Any spacecraft in the path of a CME – as MAVEN hopes to be – will first see a surge of solar energetic particles, which rush ahead of the leading shock wave. The particles may arrive at Mars as soon as 20 minutes after the event.

Once the shock wave arrives (within two or three days) the spacecraft will detect a sudden increase in magnetic field strength and in the density of solar wind particles, which are piled up by the compression wave like snow before a plow. Solar activity can interfere with spacecraft electronic systems and instruments, but it's unlikely that MAVEN will suffer permanent damage from the radiative onslaught.

"We've planned for that," Luhmann said. "Many other planetary spacecraft have survived space weather like this." At worst, she said, a particularly strong storm may tax the spacecraft's sensors. MAVEN is designed to continue science operations even during the strongest storms.

The atmosphere of Mars, on the other hand, may not emerge unscathed. MAVEN's mission at Mars, in part, is to observe how solar particles affect, and may deplete, Mars' atmosphere. Solar radiation normally produces an electrical charge in gas atoms, creating ions in a high-altitude layer of the atmosphere called the ionosphere. Some of these atmospheric ions, such as oxygen and carbon ions, are picked up by the magnetic fields in the passing solar wind and can be carried away into space. Some may also be carried back into the atmosphere where they can shed their energy, heating the atoms around them. This heating could also lead to atmospheric escape. CMEs enhance the energy of these ions, and may accelerate atmospheric loss.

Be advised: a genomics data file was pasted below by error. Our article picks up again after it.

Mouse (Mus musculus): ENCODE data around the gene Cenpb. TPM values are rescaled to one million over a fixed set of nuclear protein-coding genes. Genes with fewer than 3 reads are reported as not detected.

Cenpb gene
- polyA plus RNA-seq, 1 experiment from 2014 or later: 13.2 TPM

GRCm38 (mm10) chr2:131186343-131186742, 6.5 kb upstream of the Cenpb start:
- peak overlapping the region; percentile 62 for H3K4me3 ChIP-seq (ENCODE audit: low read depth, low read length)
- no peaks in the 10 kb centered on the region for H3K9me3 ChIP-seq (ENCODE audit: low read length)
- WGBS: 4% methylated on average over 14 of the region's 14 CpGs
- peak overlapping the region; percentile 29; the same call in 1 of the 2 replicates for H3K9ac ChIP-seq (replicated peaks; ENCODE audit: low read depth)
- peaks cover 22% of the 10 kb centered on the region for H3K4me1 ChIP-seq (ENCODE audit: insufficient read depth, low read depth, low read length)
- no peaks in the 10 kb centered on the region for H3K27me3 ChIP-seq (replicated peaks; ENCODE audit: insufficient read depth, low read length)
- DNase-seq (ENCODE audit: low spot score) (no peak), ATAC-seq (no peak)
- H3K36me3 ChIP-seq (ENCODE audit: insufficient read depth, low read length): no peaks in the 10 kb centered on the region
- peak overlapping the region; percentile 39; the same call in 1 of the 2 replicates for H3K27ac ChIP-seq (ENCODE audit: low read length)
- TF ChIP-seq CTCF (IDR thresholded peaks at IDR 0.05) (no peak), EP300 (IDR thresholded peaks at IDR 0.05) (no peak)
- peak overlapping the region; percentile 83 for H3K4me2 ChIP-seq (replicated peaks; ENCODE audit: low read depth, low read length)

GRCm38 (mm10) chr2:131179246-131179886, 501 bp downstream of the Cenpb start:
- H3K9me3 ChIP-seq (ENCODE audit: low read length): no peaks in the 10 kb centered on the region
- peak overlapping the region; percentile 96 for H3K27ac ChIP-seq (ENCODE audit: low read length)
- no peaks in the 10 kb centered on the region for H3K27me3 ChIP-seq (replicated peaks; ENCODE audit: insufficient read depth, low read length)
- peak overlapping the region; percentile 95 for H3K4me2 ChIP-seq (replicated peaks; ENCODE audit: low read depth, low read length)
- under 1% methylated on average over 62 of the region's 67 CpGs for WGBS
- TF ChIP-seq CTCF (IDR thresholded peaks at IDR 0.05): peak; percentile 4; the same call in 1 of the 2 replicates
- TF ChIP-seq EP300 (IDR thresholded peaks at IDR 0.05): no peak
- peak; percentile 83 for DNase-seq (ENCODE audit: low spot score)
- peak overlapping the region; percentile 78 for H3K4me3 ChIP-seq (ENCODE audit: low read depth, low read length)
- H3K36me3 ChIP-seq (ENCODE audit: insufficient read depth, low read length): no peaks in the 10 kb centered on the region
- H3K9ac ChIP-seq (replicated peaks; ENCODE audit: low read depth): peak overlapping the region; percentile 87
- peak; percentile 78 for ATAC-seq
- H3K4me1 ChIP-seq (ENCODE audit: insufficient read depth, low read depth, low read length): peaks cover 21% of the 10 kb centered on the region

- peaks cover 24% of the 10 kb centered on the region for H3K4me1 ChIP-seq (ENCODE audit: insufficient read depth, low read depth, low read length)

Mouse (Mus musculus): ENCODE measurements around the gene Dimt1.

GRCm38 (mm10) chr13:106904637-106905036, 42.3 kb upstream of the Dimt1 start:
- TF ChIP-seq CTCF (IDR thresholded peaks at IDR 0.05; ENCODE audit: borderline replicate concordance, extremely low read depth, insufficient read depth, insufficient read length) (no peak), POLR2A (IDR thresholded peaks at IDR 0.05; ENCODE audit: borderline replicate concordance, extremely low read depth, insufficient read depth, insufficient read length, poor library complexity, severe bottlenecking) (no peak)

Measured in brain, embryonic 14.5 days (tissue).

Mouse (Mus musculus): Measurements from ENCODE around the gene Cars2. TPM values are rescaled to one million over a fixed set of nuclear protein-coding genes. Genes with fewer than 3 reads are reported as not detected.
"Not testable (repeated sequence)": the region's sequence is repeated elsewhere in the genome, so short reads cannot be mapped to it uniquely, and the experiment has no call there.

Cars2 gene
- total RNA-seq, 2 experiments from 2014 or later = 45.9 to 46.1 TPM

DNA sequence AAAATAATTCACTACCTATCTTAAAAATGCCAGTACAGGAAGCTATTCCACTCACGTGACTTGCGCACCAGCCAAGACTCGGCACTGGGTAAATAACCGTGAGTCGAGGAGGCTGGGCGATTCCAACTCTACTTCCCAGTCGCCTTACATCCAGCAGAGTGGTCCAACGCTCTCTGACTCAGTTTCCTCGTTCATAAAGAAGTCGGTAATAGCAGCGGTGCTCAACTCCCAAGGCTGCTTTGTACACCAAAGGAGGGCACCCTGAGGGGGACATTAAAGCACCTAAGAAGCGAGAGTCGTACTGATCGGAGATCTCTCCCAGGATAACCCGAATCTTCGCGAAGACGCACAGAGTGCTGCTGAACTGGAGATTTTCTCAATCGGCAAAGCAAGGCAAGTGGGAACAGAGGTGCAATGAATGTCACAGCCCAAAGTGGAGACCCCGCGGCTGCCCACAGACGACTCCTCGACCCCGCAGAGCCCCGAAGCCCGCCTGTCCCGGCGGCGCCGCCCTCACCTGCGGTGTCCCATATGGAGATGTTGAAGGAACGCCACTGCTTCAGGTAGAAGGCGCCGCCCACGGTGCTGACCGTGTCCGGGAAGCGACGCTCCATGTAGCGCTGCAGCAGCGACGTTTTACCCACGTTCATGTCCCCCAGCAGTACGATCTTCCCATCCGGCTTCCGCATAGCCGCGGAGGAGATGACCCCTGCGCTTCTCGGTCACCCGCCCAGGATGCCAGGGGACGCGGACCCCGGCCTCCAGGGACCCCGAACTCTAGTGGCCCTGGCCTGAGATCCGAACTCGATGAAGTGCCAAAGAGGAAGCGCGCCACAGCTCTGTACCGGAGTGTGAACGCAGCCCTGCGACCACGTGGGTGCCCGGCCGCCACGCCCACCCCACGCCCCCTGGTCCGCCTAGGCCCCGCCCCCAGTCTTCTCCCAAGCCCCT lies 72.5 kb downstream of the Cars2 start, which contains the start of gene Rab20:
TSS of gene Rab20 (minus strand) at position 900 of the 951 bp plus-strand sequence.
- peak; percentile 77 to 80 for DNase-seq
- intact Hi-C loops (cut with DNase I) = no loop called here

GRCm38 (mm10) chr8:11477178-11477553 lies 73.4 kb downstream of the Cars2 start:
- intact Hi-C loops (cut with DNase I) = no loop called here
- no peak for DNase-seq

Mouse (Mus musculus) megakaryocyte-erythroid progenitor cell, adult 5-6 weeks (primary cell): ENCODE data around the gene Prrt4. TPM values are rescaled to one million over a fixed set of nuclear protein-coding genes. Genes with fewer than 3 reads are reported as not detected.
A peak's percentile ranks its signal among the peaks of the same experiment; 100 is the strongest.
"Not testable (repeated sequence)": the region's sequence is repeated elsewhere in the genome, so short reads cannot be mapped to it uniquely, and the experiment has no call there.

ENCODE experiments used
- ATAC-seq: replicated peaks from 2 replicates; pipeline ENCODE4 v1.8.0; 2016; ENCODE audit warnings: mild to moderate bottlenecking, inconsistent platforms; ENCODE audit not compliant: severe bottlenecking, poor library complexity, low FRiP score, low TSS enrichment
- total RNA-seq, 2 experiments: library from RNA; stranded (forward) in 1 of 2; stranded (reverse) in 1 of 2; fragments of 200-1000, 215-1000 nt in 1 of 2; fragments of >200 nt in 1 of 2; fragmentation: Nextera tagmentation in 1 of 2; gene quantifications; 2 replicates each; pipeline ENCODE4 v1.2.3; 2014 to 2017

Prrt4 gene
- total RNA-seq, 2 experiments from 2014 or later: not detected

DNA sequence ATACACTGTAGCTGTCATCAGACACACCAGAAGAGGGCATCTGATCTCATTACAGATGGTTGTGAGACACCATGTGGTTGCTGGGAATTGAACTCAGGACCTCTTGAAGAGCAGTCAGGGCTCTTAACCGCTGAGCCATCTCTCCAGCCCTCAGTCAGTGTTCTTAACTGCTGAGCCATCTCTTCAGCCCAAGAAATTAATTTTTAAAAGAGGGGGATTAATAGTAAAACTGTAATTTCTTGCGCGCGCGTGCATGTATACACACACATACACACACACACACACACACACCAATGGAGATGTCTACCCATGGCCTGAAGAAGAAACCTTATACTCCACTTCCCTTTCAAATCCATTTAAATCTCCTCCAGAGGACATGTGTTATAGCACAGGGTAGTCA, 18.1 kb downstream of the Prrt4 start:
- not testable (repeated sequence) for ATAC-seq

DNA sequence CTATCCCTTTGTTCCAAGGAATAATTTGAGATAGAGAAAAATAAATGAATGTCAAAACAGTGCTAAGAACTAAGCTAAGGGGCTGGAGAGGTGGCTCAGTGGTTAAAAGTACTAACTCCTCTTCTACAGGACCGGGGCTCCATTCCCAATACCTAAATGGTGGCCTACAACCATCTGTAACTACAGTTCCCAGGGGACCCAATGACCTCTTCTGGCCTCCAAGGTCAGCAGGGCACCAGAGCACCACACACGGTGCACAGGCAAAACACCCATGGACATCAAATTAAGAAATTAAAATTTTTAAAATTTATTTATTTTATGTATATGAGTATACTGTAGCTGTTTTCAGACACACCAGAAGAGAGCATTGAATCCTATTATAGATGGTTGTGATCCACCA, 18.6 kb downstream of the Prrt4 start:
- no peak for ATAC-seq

Earth's magnetic field protects our atmosphere from such a direct solar assault. Mars enjoys no such planet-wide shield: the Red Planet boasts only a weak magnetic field that is present only in limited areas.

MAVEN's scientific team will study how CMEs affect the rate of atmospheric loss at Mars, compared with the loss due to the solar wind. Everyday atmospheric loss, occurring one molecule at a time, can be compared to sand-grain-by-sand-grain coastal erosion on Earth, said Jared Espley, space scientist at NASA's Goddard Space Flight Center in Greenbelt, Md. "One way of looking at coastal erosion is to see how much erodes every time the tide comes in," he said. "Or, you could also look to see how much erosion occurs every time a tsunami comes through."

Recent Mars missions discovered conclusive evidence that water flowed over the surface of Mars billions of years ago. "Something catastrophic happened to change it into the place it is today," Espley said. MAVEN hopes to explore the role atmospheric loss to space played in that catastrophic climate change.

Luhmann isn't concerned that MAVEN missed this solar event. On the contrary, she said, the Halloween CMEs reassure the team that MAVEN will likely see some solar fireworks. "We'd like to see how Mars responds to large space weather events, and so this actually is not bad at all," she said. "This is good."